Truck drivers trying to make deliveries to and from cargo warehouses at Los Angeles International Airport on Wednesday could experience delays from labor protests scheduled to occupy portions of surrounding roadways.
The California local of the Service Employees International Union is organizing a demonstration to highlight how developers and big corporations are reaping financial benefits from existing rules, while their workers are having difficulty making ends meet. Between 1,000 to 2,000 union workers and supporters are expected to meet up across from the Sheraton Gateway at Century Blvd. and Avion Drive and then march to, and around, the horseshoe road that fronts the passenger terminals.
California Senator, and Democratic presidential candidate, Kamala Harris, is scheduled to address the crowd.
The meeting location is one block from a Mercury Air Cargo facility that serves All Nippon Airways, DB Schenker, Emirates SkyCargo, LATAM Airlines Cargo, IAG Cargo, Finnair and MasAir, among others. Trucks could be blocked from leaving or entering the depot, although another access road is also available.
The protest is scheduled to begin at 10 a.m. and continue through 1 p.m. The airport authority said at least two lanes of westbound Century Blvd are expected to be closed between Airport Blvd. and Sepulveda Blvd. during the event and urged passengers to allow extra time to reach the central terminal area.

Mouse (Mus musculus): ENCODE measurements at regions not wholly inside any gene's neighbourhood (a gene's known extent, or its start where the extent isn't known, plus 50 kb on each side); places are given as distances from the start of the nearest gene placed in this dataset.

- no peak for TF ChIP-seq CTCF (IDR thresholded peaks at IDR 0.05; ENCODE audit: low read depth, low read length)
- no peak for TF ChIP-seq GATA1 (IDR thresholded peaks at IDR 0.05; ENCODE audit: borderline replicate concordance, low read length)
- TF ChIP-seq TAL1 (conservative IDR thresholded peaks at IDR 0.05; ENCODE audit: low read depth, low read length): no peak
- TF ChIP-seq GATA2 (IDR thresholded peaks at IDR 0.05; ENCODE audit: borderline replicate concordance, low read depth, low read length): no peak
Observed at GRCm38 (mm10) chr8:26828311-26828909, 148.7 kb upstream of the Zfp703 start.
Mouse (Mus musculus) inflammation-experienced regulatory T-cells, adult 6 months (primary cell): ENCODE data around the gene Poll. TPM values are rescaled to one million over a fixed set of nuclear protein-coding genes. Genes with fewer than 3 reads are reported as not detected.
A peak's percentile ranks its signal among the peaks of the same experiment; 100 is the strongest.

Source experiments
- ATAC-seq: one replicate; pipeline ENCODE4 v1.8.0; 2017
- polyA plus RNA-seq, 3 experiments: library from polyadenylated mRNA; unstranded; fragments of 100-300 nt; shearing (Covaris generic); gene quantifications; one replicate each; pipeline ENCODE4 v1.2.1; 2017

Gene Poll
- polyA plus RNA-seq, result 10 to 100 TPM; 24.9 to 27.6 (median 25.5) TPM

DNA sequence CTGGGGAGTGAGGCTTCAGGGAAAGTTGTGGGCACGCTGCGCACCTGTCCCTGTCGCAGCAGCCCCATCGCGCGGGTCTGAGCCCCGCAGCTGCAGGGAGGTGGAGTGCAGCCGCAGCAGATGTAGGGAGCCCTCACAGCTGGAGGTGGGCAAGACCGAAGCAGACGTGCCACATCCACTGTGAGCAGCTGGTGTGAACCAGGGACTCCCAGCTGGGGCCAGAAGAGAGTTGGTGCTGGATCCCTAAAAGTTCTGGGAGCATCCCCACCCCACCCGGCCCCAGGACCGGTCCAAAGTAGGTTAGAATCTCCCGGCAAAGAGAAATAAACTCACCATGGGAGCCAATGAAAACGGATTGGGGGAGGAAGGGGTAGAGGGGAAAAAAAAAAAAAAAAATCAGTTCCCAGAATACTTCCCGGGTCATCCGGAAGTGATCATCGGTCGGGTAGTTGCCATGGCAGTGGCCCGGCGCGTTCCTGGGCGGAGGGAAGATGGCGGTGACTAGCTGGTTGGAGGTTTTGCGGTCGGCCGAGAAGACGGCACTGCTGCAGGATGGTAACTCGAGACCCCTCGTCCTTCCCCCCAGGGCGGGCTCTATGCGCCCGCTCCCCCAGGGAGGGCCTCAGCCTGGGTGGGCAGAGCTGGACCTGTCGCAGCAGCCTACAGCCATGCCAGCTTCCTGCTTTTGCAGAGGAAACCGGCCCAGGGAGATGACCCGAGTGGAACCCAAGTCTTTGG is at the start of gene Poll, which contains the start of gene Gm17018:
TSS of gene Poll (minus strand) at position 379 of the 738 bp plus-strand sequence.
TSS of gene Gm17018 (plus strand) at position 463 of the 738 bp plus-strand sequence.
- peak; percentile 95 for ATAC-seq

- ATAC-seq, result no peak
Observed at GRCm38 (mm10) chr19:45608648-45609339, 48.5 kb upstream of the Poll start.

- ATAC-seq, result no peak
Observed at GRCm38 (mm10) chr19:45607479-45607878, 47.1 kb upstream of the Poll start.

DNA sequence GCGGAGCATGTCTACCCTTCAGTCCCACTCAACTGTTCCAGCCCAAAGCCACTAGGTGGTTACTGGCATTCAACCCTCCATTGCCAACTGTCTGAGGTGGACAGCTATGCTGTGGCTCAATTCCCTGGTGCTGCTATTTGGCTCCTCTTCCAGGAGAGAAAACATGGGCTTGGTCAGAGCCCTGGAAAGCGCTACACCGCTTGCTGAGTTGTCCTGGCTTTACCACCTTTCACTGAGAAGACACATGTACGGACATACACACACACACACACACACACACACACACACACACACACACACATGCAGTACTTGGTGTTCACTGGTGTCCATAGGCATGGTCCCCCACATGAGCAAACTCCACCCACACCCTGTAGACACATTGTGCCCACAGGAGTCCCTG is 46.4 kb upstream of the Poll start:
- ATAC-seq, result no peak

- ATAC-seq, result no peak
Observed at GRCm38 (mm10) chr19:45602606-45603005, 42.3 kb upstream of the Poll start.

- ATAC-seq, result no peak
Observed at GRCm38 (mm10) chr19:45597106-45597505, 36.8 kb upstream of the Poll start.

The L.A. airport branch of logistics provider Team Worldwide has advised customers and other branch offices to expect delays and develop alternate routes for reaching cargo facilities, Bob Imbriani, vice president of international services, said in an email.
The march brings together several labor campaigns fighting for living wages and the ability to organize unions. The LAX location has added significance because the SEIU Airport Division is trying to pressure Southwest Airlines and American Airlines to reverse last year’s decision to switch to non-union contractors that employee service workers such as cabin cleaners, wheelchair attendants, sky caps, ramp and ground crews and baggage handlers.
Several hundred Uber and Lyft drivers fighting to end the practice of being classified as independent contractors who lack the benefits of full-time employees will drive along with the marchers, organizers said. The Mobile Workers Alliance also seeks a $30 minimum wage for rideshare drivers, half to cover operating expenses. The “Fight for $15” movement, which has primarily targeted McDonald’s for better pay and union rights, will be represented too.
Marchers will demand leaders make Southwest, American, United Airlines, Uber and Lyft commit to allowing employees to form and join unions, organizers said.